Desktops to get OS freedom of choice

Startup VMWare is developing software that lets users switch among operating systems.

To many people, the computer screen of Cornell University freshman C. Chris Erway is a confusing jumble. But there is a new kind of freedom in the chaos, thanks to start-up VMWare Inc.

On any given day, Erway's monitor might display a mish-mash of different software: perhaps a graphics program and Microsoft Word and a C++ programming tool.

While all PCs can run many programs at once, Erway is the talk of his dormitory because his programs were written for several different operating systems, including Microsoft Corp.'s (Nasdaq:MSFT) Windows and the grassroots hit Linux.

Ordinarily, PC users are stuck using a single operating system, such as Windows. Erway, though, can switch back and forth among several of them. That's because he is using a test version of VMWare, a program that is a hot topic in Silicon Valley even before it has been officially released.

The closely held Palo Alto, Calif., company, founded in 1997 by researchers from Stanford University, developed software that allows computers based on Intel Corp.'s chips to simultaneously run Linux, Windows 95 and Windows NT, plus others VMWare may support later.

Who would want to do such a thing? Ask Erway. "I know a ton of kids who want to use Linux, but who still want to play games or use Windows applications like Word or Quicken," he said.

Changing OS
Hence the buzz: With VMWare, users can move between operating systems as casually as they now move between application programs. As a result, some industry executives see VMWare as enabling the kind of free choice of operating systems that will ease the grip that Microsoft has on PC software.

VMWare, which shipped a test version of the product last week, expects it will eventually work with IBM Corp.'s (NYSE:IBM) OS/2 operating system, Solaris from Sun Microsystems (Nasdaq:SUNW) and software from start-up Be Inc. (It won't support Apple Computer Inc.'s (Nasdaq:AAPL) Macintosh system, unless Apple rewrites its software to run on Intel chips.)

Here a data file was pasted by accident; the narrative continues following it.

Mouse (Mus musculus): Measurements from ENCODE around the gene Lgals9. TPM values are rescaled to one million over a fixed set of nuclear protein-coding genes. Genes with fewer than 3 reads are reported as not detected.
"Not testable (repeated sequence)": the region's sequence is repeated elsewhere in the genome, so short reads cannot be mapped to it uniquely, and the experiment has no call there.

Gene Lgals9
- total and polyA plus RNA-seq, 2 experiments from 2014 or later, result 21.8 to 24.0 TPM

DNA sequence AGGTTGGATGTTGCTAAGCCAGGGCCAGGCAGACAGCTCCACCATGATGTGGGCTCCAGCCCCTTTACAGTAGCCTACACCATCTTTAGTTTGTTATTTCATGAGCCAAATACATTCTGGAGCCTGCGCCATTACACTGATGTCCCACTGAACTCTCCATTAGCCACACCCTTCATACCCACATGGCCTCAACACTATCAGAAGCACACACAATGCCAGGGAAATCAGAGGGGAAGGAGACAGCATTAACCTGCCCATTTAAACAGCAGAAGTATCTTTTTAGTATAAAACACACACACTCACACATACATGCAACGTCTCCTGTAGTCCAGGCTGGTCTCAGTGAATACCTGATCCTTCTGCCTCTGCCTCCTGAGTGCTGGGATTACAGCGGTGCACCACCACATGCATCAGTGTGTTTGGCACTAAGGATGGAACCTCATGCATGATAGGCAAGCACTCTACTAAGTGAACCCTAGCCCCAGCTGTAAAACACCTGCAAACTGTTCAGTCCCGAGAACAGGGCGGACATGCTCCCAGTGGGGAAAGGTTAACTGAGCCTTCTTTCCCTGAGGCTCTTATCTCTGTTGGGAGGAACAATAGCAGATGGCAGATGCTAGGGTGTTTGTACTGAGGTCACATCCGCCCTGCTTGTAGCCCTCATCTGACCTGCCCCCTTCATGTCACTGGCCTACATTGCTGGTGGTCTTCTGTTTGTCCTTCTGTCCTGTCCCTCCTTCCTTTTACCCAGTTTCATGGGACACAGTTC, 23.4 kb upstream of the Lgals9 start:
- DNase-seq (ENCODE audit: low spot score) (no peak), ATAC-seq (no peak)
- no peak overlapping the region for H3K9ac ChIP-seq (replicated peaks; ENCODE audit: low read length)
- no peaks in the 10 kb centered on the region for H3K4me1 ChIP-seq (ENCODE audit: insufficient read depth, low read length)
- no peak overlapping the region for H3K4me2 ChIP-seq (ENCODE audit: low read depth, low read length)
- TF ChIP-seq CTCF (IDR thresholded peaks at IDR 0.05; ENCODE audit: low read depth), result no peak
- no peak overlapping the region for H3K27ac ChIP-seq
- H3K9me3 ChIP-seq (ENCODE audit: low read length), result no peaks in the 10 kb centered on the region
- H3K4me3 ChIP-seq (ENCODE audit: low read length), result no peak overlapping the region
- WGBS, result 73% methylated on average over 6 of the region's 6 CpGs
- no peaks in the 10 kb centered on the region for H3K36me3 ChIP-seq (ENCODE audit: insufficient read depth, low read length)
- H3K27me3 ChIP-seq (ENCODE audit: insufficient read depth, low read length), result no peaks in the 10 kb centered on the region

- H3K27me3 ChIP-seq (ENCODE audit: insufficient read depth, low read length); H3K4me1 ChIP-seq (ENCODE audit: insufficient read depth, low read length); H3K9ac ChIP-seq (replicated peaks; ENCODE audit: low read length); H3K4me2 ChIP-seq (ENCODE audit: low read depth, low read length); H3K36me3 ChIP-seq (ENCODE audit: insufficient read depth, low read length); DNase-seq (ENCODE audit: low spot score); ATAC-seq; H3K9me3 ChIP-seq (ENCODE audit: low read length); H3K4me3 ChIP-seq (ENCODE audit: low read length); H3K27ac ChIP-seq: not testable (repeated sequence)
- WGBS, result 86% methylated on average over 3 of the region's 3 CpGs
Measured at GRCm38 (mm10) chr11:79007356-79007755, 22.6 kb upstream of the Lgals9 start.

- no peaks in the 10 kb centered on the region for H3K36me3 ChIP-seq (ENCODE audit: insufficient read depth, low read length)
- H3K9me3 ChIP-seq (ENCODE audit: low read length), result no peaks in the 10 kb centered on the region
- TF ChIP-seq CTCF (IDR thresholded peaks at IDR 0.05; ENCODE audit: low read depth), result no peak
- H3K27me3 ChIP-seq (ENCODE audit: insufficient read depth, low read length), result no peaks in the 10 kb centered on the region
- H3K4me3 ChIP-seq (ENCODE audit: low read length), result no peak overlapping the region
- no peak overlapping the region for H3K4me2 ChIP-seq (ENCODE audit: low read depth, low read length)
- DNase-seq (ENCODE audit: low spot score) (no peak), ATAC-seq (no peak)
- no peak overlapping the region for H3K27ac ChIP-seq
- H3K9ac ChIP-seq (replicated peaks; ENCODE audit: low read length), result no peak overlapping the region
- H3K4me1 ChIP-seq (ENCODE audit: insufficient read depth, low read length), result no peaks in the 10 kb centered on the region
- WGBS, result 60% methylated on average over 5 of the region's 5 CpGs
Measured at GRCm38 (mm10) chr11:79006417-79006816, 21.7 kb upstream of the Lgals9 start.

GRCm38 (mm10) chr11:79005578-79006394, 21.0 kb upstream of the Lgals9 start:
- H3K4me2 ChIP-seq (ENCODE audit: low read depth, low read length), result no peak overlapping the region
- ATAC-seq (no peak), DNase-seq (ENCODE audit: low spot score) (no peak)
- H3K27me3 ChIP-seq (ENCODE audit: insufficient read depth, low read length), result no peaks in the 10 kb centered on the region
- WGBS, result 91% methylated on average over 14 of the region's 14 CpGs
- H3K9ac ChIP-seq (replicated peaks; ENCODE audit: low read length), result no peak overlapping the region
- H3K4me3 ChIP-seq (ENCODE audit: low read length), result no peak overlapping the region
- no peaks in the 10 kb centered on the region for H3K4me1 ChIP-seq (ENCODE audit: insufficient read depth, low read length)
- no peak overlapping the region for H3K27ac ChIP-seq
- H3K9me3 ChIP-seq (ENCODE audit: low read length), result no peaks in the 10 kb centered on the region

"VMWare is quite remarkable," said Jean-Louis Gassee, Be's founder. "They are really clever guys."

The "guys" are co-founders Mendel Rosenblum, a Stanford computer-science professor, and two of his graduate students, Edouard Bugnion and Scott Devine, along with Edward Wang, from the University of California, Berkeley. VMWare's president is Diane Greene, who is also Rosenblum's wife.

VMWare's technology is sometimes confused with "software emulation," an unrelated technique that allows, say, a Linux-based computer to run programs written for a Windows machine without actually using any Windows software. In the case of VMWare, though, PC owners have versions of all of the operating systems they want to run installed on their machines. That approach guarantees complete compatibility, and reduces the slowdowns typical with emulation software. VMWare says its software runs application programs at 90% of their normal speed.

Multiple sessions
The approach has other advantages. Besides different operating systems, a user can run multiple "sessions" of the same operating system simultaneously. For example, one session of Windows NT could serve up Web pages on the Internet, while another session with confidential information could remain completely fenced-off behind a "firewall" from external users. There also are reliability advantages: if Windows 95 crashes, it doesn't necessarily interrupt other operating systems or require the computer to be restarted.

VMWare, now with just two dozen employees, plans to do most of its selling over the Internet, or through group licenses to big companies. It remains to be seen whether they will find much success outside the technical community. But VMWare expects to see early demand from other software developers, and users at corporate "help desks" that want to be able to mimic the operation of machines they are trying to diagnose.

Greene was one of the co-founders of VXtreme, an Internet video company that was purchased by Microsoft in 1997 for an estimated $75 million. She plowed some proceeds from that deal into VMWare -- ironically, using Microsoft's money to back a product that could be something of a threat.

But she and other VMWare executives insist they aren't hostile to the software giant; they argue their product could actually lead to loading more copies of Microsoft operating systems and applications on personal computers and servers. A week before announcing the company, VMWare executives gave a courtesy briefing at Microsoft's headquarters in Redmond, Wash.

While Linux fans are some of VMWare's biggest early boosters, many of them grumble about the proposed $299 price for the final versions, due out in May and June. Ms. Greene, admitting that the company had the corporate market in mind, noted that a $99 student version has been announced, and said that consumer prices may follow.

Erway, meanwhile, was so excited that that he set up a Web page with screen shots of his VMWare installation. In the first week it was up, he said he got more than 1,000 hits from inquiring minds at IBM, 900 from Intel-and 300 from Microsoft.


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